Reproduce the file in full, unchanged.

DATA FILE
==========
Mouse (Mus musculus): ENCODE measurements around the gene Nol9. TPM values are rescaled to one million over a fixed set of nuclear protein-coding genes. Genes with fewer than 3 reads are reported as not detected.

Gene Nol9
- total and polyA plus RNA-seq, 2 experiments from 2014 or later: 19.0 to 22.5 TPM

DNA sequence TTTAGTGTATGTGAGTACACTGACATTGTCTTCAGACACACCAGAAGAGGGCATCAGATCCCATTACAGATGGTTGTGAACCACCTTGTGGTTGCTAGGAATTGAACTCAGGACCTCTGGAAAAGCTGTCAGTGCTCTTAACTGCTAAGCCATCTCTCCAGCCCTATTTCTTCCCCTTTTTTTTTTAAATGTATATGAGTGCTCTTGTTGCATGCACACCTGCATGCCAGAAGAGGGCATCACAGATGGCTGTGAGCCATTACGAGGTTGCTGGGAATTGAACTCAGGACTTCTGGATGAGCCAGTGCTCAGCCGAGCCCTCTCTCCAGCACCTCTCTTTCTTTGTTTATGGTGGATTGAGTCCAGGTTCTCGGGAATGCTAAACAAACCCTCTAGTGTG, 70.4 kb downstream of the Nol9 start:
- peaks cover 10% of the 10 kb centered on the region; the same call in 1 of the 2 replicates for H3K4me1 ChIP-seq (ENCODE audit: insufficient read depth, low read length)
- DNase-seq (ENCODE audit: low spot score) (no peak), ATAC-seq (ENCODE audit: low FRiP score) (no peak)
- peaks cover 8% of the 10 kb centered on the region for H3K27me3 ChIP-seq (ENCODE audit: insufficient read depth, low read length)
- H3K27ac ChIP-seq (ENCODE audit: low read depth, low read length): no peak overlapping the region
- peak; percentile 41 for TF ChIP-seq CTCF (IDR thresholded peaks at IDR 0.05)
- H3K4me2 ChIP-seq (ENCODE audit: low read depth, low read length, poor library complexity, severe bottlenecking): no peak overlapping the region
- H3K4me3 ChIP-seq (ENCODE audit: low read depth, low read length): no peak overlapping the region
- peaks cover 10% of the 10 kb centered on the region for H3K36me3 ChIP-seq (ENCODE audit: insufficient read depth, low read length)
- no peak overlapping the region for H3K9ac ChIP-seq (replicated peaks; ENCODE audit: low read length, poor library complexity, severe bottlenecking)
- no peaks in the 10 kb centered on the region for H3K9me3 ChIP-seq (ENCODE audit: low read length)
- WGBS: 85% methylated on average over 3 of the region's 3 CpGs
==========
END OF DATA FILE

Mouse (Mus musculus): ENCODE measurements around the gene Nol9. TPM values are rescaled to one million over a fixed set of nuclear protein-coding genes. Genes with fewer than 3 reads are reported as not detected.

Gene Nol9
- total and polyA plus RNA-seq, 2 experiments from 2014 or later: 19.0 to 22.5 TPM

DNA sequence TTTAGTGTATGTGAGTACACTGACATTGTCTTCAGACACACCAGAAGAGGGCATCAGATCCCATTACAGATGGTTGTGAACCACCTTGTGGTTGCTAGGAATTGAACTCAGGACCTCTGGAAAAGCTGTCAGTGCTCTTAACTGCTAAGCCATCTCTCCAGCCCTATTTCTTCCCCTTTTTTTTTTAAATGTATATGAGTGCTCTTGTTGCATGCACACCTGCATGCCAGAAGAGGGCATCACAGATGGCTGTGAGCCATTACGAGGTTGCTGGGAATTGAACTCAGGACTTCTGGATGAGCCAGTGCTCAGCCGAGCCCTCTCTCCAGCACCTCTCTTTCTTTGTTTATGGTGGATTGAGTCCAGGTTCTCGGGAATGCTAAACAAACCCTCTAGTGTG, 70.4 kb downstream of the Nol9 start:
- peaks cover 10% of the 10 kb centered on the region; the same call in 1 of the 2 replicates for H3K4me1 ChIP-seq (ENCODE audit: insufficient read depth, low read length)
- DNase-seq (ENCODE audit: low spot score) (no peak), ATAC-seq (ENCODE audit: low FRiP score) (no peak)
- peaks cover 8% of the 10 kb centered on the region for H3K27me3 ChIP-seq (ENCODE audit: insufficient read depth, low read length)
- H3K27ac ChIP-seq (ENCODE audit: low read depth, low read length): no peak overlapping the region
- peak; percentile 41 for TF ChIP-seq CTCF (IDR thresholded peaks at IDR 0.05)
- H3K4me2 ChIP-seq (ENCODE audit: low read depth, low read length, poor library complexity, severe bottlenecking): no peak overlapping the region
- H3K4me3 ChIP-seq (ENCODE audit: low read depth, low read length): no peak overlapping the region
- peaks cover 10% of the 10 kb centered on the region for H3K36me3 ChIP-seq (ENCODE audit: insufficient read depth, low read length)
- no peak overlapping the region for H3K9ac ChIP-seq (replicated peaks; ENCODE audit: low read length, poor library complexity, severe bottlenecking)
- no peaks in the 10 kb centered on the region for H3K9me3 ChIP-seq (ENCODE audit: low read length)
- WGBS: 85% methylated on average over 3 of the region's 3 CpGs